Dwarf Hotot Rabbit :- Eyes Of The Fancy!!

Dwarf Hotot Rabbit :- Eyes Of The Fancy!!

Written By: text_none_author Published In: Other-Blog Created Date: 2016-11-24 Hits: 2781 Comment: 0

Dwarf Hotot (pronounced "Oh-Toe" or sometimes "Hoe-Toe") Rabbit is also known as the "Eyes of the Fancy". These little rabbits are bound to catch not only the eyes of onlookers, but also their hearts. Though they are mostly all white, the thin band of black fur around their eyes give them a distinct, unique appearance. Their small size adds to their charm and practicality. They require a smaller living area than other rabbits, and are easily held in one's hand. Their affectionate, playful temperament is another quality that makes the Dwarf Hotot excellent choices for pet owners. These adorable little creatures are good with children and make wonderful pets. Like any other rabbit breed, individual Dwarf Hotots have individual personalities, and will enjoy their attention in different ways. Most love to be held and petted and some simply enjoy hopping around on their owner's lap, but for the most part this breed enjoys affection and they are quite affectionate in return.

Temperament:
The Dwarf Hotot makes a lovely pet as it’s a gentle, clever and playful little rabbit. They are affectionate if they are allowed to get used to human company from a young age and will love to play with simple toys. Many fanciers and rabbit owners find the smaller breeds much more practical to own and show as they require less living space and also cost less in terms of food too. Because these are docile rabbits they are generally good with children and often display quite distinctive personalities. Many enjoy being held and petted, while others like to sit close to their owners, hopping on and off their lap. The Dwarf Hotot does tend to enjoy affection though and will happily return that affection. They are able to keep themselves entertained for most of the day – particularly if they have access to simple toys. A ping pong ball or cardboard tube will be very much appreciated. They are relatively easy to train and will appreciate being carried around and cuddled.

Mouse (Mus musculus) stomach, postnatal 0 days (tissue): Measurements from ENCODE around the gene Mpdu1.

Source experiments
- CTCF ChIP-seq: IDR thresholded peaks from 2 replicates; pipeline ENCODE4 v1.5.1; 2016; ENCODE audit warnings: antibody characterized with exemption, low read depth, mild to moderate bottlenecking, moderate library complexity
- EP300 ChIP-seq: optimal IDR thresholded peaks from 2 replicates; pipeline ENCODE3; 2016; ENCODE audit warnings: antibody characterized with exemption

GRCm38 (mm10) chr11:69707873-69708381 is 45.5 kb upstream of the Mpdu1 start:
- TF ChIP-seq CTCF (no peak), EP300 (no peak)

Social Behaviors:
A compactly built rabbit with a calm demeanor, the Dwarf Hotot is capable of playing independently, and enjoys running back and forth in its cage and playing with toys. It is able to keep them entertained much of the day with a simple toy, such as a ping pong ball or paper towel tube, but it also love receiving attention from its owner. It should be provided with a toy or two, and let out of its cage to play. It is a friendly breed that loves spending time with people. In fact, owners should be careful when opening a Dwarf Hotot's cage to make sure it doesn't jump out in its eagerness to spend time with its owner. Make sure and supervise it in order to prevent it from getting into mischief by chewing on chords or other objects. They are easy to train, and many enjoy being carried around or sitting in your lap.

Appearance: